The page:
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Victims’ Commissioner responds to consultation on making parole hearings open to victims

In her consultation response, Dame Vera Baird welcomes the initiative to consider how to make the parole process more open, while urging the Ministry of Justice to be mindful of the potential for traumatising victims.

The Ministry of Justice launched a ‘root-and-branch’ review of the parole system in England and Wales on 20 October 2020. This was with a view to building on recent reforms to improve the transparency of the Parole Board’s work.

The public consultation invited views on whether victims should be allowed to observe parole hearings and whether the media and wider public could have greater access to hearings, while also avoiding the risk of making it harder for the Parole Board to make the best decisions to protect the public.

At present, victims are entitled to read a statement about the impact of an offender’s crime but cannot attend the rest of the hearing because of the sensitive nature of what is discussed. It might be medical information about a prisoner but parole hearings also often hear graphic accounts of their crimes which might be distressing to victims and prisoners may be less forthcoming if hearings were held in public.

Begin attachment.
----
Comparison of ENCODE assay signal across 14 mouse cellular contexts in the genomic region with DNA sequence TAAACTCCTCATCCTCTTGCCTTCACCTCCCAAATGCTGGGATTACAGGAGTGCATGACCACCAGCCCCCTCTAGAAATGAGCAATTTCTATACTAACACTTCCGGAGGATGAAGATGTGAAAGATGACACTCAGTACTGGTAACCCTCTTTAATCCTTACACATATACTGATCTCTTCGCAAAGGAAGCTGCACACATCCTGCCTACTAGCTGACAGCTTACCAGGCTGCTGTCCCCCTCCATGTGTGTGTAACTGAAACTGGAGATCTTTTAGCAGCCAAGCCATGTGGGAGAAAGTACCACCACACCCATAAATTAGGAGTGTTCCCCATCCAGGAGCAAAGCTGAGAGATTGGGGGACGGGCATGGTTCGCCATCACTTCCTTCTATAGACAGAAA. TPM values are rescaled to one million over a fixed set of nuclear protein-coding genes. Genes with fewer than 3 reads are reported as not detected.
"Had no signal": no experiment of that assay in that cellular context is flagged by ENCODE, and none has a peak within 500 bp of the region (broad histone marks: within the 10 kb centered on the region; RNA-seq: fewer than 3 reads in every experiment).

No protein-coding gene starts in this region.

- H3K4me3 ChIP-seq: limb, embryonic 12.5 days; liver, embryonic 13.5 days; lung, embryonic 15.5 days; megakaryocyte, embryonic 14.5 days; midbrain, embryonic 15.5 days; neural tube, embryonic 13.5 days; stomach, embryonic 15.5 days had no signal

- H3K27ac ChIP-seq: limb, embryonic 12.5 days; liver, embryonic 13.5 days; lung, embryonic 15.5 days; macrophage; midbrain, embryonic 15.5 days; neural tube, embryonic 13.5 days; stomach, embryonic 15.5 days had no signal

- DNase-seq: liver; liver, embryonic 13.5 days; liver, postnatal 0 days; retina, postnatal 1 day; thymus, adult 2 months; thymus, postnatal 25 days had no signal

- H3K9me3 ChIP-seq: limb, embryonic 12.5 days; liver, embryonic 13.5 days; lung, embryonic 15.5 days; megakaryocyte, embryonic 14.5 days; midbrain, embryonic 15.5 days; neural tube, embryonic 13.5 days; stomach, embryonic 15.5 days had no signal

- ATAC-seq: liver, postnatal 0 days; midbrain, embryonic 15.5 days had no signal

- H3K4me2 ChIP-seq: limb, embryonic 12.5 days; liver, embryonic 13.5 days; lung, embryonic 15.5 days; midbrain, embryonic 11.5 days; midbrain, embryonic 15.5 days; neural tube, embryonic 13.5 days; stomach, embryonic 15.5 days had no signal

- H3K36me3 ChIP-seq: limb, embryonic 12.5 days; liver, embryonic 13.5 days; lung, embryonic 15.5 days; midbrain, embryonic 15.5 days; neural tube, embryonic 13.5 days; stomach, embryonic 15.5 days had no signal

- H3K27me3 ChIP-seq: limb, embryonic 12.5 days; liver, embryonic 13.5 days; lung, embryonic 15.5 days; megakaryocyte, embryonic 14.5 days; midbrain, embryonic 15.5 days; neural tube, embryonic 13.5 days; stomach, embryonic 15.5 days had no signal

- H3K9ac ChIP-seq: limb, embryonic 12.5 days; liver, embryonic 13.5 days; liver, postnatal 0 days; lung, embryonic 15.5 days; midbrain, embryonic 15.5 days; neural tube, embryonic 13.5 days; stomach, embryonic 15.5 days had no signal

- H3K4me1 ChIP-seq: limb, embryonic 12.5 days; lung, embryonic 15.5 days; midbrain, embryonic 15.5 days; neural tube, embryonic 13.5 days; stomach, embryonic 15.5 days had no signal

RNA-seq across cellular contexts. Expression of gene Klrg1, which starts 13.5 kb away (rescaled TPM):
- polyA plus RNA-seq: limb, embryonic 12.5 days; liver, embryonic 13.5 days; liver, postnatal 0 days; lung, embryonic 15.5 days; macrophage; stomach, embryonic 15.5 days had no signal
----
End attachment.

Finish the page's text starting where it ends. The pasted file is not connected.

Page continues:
Responding to the public consultation, the Victims’ Commissioner for England and Wales, Dame Vera Baird QC, said:

“I welcome this initiative to consider how to make the parole process more open. Victims should be viewed as participants of the criminal justice system, not mere bystanders and any increased transparency and greater sharing of information can help in restoring some of victims’ lost trust and confidence to the criminal justice system.

Whilst I am a strong advocate of open justice, I have expressed some caution in how far we can make this process completely open. We must always be mindful of the potential for traumatising victims, for example, by placing information that may be personal to them or very painful back into the public domain at repeated parole hearings. As such, I have argued it would be unwise and premature at this stage to make these hearings open to press and wider public, but restrict access to those victims who wish to observe the process.

I call for the review to also look at other opportunities for greater openness, including more information being shared with victims throughout the duration of the offender’s sentence, more victims being encouraged to participate in the Victim Contact Scheme and a review of the Parole Board’s high-level summaries of parole decisions to see whether there is scope to share more information with those who do not wish to attend the hearing.

Great strides have been made by the Parole Board and Ministry of Justice in opening up the parole process and I congratulate them on this. But there remains much more we can do.”

See the full consultation response.